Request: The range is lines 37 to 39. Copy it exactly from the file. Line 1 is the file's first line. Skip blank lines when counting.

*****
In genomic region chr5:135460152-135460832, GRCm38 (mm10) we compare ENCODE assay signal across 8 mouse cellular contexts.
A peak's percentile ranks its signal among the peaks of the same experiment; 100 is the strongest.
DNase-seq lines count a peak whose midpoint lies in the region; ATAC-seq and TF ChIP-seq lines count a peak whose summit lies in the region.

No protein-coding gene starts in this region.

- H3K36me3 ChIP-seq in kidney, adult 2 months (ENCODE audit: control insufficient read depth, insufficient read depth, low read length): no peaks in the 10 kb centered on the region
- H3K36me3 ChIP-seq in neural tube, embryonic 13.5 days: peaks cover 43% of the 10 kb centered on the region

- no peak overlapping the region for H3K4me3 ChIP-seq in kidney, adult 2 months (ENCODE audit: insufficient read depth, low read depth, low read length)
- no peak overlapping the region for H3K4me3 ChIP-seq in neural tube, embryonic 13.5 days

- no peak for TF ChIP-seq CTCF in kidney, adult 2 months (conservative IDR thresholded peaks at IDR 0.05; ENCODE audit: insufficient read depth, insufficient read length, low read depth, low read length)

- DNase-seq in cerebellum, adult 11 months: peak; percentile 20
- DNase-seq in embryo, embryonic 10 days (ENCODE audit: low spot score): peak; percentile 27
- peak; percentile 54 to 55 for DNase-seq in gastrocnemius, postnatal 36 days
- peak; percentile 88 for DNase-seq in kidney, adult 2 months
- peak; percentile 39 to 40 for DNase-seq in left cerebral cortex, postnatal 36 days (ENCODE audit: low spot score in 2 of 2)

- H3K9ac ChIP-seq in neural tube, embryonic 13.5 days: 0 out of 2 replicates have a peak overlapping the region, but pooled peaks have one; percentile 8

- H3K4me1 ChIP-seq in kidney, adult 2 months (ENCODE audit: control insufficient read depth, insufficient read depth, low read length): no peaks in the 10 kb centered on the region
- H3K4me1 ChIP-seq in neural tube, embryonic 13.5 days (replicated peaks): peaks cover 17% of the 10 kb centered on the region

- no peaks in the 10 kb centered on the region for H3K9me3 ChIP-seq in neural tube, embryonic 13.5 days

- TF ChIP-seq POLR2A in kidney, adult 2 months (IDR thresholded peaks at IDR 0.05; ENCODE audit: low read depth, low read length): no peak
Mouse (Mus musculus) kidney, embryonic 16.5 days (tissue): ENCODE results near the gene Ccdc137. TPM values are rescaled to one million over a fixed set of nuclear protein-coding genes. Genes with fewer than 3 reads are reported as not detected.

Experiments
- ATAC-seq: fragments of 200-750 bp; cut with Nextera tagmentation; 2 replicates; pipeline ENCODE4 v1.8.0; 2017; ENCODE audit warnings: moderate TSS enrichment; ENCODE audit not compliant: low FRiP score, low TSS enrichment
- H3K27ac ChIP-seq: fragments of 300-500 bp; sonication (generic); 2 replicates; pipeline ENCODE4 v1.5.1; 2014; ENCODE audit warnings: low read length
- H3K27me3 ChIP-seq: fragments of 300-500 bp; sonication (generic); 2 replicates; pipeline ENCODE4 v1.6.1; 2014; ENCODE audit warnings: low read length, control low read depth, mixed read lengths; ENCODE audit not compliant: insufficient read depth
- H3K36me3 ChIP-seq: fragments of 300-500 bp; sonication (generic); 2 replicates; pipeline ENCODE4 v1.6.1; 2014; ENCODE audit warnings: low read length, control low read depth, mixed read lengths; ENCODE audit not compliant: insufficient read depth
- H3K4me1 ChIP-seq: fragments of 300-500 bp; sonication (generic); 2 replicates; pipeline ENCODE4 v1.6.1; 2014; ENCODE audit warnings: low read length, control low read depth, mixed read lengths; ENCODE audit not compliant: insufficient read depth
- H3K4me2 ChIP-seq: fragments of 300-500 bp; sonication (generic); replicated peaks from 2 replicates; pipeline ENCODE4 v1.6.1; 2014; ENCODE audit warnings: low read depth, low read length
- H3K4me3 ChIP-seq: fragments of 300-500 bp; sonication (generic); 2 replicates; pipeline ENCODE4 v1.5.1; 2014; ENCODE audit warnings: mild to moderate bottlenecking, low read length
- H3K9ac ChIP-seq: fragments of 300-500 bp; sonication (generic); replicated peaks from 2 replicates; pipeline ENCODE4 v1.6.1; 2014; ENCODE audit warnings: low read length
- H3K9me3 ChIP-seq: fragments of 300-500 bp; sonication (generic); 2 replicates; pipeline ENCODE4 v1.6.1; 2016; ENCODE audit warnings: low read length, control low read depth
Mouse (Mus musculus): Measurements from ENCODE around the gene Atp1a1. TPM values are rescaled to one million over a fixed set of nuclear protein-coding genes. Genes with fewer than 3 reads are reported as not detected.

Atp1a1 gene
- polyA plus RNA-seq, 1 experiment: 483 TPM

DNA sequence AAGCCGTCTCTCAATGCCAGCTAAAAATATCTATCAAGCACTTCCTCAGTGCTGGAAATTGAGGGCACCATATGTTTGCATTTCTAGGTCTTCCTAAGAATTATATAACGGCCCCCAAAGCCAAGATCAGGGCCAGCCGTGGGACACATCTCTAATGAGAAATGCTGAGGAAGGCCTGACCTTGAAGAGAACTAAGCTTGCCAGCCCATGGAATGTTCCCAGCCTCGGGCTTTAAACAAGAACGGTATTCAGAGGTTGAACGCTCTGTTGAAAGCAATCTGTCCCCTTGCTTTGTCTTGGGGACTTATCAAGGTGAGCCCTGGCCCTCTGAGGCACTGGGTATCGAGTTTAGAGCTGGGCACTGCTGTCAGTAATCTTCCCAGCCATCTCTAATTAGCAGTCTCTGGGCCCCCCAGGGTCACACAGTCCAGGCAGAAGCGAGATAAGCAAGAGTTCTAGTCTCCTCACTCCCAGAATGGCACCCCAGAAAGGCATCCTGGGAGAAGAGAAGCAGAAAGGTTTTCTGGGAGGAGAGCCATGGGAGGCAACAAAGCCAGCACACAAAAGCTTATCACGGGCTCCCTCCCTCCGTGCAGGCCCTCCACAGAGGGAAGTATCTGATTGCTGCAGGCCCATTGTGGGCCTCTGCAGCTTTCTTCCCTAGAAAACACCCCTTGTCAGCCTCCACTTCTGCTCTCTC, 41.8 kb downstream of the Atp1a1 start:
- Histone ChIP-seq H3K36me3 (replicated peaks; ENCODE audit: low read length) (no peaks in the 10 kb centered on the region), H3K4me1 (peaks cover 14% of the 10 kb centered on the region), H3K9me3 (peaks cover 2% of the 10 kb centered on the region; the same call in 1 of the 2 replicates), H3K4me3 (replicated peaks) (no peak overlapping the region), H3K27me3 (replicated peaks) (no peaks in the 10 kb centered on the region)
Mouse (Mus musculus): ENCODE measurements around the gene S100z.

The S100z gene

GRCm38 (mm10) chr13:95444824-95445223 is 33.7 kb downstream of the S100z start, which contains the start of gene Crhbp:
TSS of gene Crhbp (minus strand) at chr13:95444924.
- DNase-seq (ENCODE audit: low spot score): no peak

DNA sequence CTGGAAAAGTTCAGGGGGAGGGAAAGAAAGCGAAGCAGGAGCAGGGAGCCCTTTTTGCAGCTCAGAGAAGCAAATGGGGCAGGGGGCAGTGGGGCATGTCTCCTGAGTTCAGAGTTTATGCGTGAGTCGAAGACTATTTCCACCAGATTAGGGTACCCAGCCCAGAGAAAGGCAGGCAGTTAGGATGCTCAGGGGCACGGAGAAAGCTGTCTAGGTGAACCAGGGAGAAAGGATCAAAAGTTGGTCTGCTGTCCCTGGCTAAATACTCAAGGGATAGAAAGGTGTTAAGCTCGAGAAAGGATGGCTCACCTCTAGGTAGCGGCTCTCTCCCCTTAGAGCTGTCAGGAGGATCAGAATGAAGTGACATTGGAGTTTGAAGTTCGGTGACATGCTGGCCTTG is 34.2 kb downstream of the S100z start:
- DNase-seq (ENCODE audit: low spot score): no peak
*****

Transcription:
The S100z gene

GRCm38 (mm10) chr13:95444824-95445223 is 33.7 kb downstream of the S100z start, which contains the start of gene Crhbp:
TSS of gene Crhbp (minus strand) at chr13:95444924.